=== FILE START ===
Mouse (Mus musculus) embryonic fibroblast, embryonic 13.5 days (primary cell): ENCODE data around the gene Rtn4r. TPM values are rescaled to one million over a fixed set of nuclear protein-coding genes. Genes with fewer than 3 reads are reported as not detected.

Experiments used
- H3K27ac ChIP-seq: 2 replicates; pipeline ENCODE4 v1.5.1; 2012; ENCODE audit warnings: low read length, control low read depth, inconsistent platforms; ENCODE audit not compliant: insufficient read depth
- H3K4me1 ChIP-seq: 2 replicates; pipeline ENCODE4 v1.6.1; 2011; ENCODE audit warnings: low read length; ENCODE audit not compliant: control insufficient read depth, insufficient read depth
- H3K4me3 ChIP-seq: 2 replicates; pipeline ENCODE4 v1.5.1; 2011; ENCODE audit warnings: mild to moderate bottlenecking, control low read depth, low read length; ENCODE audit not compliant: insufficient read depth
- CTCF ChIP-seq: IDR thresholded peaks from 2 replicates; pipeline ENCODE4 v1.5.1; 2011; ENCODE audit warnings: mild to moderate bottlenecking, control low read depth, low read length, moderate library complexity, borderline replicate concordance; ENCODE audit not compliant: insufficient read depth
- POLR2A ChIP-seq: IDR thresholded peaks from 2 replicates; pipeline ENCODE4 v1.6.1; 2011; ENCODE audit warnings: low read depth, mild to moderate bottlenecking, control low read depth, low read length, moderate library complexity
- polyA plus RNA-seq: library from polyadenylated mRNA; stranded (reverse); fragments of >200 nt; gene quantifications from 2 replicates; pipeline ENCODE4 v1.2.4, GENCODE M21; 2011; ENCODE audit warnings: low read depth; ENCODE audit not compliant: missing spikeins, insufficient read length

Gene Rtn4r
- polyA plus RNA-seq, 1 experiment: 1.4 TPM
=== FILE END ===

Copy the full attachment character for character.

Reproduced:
Mouse (Mus musculus) embryonic fibroblast, embryonic 13.5 days (primary cell): ENCODE data around the gene Rtn4r. TPM values are rescaled to one million over a fixed set of nuclear protein-coding genes. Genes with fewer than 3 reads are reported as not detected.

Experiments used
- H3K27ac ChIP-seq: 2 replicates; pipeline ENCODE4 v1.5.1; 2012; ENCODE audit warnings: low read length, control low read depth, inconsistent platforms; ENCODE audit not compliant: insufficient read depth
- H3K4me1 ChIP-seq: 2 replicates; pipeline ENCODE4 v1.6.1; 2011; ENCODE audit warnings: low read length; ENCODE audit not compliant: control insufficient read depth, insufficient read depth
- H3K4me3 ChIP-seq: 2 replicates; pipeline ENCODE4 v1.5.1; 2011; ENCODE audit warnings: mild to moderate bottlenecking, control low read depth, low read length; ENCODE audit not compliant: insufficient read depth
- CTCF ChIP-seq: IDR thresholded peaks from 2 replicates; pipeline ENCODE4 v1.5.1; 2011; ENCODE audit warnings: mild to moderate bottlenecking, control low read depth, low read length, moderate library complexity, borderline replicate concordance; ENCODE audit not compliant: insufficient read depth
- POLR2A ChIP-seq: IDR thresholded peaks from 2 replicates; pipeline ENCODE4 v1.6.1; 2011; ENCODE audit warnings: low read depth, mild to moderate bottlenecking, control low read depth, low read length, moderate library complexity
- polyA plus RNA-seq: library from polyadenylated mRNA; stranded (reverse); fragments of >200 nt; gene quantifications from 2 replicates; pipeline ENCODE4 v1.2.4, GENCODE M21; 2011; ENCODE audit warnings: low read depth; ENCODE audit not compliant: missing spikeins, insufficient read length

Gene Rtn4r
- polyA plus RNA-seq, 1 experiment: 1.4 TPM